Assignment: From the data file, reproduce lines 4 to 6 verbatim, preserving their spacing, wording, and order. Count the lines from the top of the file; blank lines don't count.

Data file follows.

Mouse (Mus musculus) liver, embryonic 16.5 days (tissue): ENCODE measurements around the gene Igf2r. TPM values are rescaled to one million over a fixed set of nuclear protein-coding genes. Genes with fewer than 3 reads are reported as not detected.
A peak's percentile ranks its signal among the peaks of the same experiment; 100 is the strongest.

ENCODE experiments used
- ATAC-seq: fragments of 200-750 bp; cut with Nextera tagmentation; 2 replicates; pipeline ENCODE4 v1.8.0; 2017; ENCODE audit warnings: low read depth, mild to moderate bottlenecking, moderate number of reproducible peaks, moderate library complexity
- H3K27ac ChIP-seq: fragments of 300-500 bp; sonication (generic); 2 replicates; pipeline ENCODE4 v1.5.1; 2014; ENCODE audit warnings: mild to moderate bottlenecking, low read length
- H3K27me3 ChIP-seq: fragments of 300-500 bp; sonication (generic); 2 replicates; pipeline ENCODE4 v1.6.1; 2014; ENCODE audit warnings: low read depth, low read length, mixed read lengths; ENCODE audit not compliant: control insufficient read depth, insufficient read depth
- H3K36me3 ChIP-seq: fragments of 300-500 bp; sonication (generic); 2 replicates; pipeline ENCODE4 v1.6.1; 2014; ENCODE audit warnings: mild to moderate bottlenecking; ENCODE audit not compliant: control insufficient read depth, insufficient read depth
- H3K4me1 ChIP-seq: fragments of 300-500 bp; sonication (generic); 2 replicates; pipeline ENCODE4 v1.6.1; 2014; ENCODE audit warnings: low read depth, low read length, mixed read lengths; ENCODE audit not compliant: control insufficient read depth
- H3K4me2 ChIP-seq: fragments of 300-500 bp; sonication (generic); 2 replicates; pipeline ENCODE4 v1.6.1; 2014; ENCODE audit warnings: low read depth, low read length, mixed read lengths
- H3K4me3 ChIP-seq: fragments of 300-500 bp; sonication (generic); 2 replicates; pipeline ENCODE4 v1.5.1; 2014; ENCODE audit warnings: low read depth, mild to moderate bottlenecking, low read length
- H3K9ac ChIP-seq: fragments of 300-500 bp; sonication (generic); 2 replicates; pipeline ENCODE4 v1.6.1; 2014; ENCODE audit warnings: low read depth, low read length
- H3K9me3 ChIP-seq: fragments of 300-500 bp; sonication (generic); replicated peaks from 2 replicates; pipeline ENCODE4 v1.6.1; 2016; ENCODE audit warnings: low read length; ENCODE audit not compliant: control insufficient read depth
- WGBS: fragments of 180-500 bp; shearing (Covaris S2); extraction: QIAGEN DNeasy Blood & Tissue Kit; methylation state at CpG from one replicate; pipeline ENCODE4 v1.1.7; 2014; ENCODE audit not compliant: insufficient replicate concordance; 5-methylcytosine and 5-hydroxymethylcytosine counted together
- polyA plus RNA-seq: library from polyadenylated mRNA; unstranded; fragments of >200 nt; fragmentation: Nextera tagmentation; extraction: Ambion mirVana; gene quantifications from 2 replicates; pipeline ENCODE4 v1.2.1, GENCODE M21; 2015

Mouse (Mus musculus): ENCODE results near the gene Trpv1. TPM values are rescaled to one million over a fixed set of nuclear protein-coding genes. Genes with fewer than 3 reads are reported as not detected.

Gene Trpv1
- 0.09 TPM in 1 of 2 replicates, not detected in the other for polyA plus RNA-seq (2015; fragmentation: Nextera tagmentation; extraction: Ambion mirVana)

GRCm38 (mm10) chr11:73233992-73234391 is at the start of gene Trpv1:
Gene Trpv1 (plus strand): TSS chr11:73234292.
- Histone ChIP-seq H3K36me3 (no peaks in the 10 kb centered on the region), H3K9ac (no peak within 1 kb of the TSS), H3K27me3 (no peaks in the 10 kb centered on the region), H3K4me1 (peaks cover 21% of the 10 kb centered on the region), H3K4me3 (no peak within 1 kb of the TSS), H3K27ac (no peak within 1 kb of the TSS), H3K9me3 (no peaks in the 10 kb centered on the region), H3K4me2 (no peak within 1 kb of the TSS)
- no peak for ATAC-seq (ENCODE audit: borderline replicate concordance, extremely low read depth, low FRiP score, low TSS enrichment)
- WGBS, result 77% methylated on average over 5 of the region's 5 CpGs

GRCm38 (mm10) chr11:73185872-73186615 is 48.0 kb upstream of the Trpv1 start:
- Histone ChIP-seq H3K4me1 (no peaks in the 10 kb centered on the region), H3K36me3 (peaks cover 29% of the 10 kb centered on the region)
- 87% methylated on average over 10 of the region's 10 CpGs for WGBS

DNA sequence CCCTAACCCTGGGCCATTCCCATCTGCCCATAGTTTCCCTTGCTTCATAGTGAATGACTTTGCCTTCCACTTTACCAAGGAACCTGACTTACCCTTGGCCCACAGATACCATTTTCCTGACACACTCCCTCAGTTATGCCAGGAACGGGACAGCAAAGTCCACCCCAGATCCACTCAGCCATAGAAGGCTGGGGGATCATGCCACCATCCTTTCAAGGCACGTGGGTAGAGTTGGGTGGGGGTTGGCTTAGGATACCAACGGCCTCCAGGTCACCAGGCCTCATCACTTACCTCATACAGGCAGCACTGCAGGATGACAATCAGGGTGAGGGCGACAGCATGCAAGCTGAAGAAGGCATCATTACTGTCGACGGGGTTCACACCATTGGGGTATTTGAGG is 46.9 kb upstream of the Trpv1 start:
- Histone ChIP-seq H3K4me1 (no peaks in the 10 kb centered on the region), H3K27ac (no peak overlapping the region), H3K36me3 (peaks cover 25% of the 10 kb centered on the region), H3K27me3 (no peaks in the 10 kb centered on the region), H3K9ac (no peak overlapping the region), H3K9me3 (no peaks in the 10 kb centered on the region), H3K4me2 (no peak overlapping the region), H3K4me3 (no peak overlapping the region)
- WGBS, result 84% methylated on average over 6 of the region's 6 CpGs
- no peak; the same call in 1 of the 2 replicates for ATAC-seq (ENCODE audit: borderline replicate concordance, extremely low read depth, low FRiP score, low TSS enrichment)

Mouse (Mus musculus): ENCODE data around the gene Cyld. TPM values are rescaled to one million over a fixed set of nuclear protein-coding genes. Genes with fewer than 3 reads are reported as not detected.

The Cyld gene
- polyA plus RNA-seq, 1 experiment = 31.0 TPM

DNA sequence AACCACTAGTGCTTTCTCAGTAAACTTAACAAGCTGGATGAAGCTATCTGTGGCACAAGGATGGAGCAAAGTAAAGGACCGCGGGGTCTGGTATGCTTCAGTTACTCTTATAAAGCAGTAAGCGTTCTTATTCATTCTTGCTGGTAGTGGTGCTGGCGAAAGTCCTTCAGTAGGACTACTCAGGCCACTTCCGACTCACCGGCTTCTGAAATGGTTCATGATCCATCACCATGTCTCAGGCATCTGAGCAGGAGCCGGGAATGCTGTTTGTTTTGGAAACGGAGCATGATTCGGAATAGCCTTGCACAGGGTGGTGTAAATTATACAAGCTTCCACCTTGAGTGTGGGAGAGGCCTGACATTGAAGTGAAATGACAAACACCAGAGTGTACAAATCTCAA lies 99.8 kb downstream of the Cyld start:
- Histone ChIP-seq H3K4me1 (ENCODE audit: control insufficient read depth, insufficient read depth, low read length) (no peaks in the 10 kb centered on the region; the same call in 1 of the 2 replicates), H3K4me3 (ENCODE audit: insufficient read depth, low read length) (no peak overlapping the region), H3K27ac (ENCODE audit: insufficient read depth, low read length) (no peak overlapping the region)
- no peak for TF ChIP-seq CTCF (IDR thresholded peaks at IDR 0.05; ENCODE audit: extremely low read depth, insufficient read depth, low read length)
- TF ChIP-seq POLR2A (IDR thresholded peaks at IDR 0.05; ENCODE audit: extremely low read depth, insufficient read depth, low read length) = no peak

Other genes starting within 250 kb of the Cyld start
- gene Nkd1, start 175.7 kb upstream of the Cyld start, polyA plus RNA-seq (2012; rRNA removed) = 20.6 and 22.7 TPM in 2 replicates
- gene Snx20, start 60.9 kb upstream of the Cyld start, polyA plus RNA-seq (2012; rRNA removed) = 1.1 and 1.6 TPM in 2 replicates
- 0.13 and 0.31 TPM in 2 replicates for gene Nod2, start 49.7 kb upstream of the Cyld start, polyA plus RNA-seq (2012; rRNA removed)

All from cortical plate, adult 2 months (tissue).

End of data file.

- ATAC-seq: fragments of 200-750 bp; cut with Nextera tagmentation; 2 replicates; pipeline ENCODE4 v1.8.0; 2017; ENCODE audit warnings: low read depth, mild to moderate bottlenecking, moderate number of reproducible peaks, moderate library complexity
- H3K27ac ChIP-seq: fragments of 300-500 bp; sonication (generic); 2 replicates; pipeline ENCODE4 v1.5.1; 2014; ENCODE audit warnings: mild to moderate bottlenecking, low read length
- H3K27me3 ChIP-seq: fragments of 300-500 bp; sonication (generic); 2 replicates; pipeline ENCODE4 v1.6.1; 2014; ENCODE audit warnings: low read depth, low read length, mixed read lengths; ENCODE audit not compliant: control insufficient read depth, insufficient read depth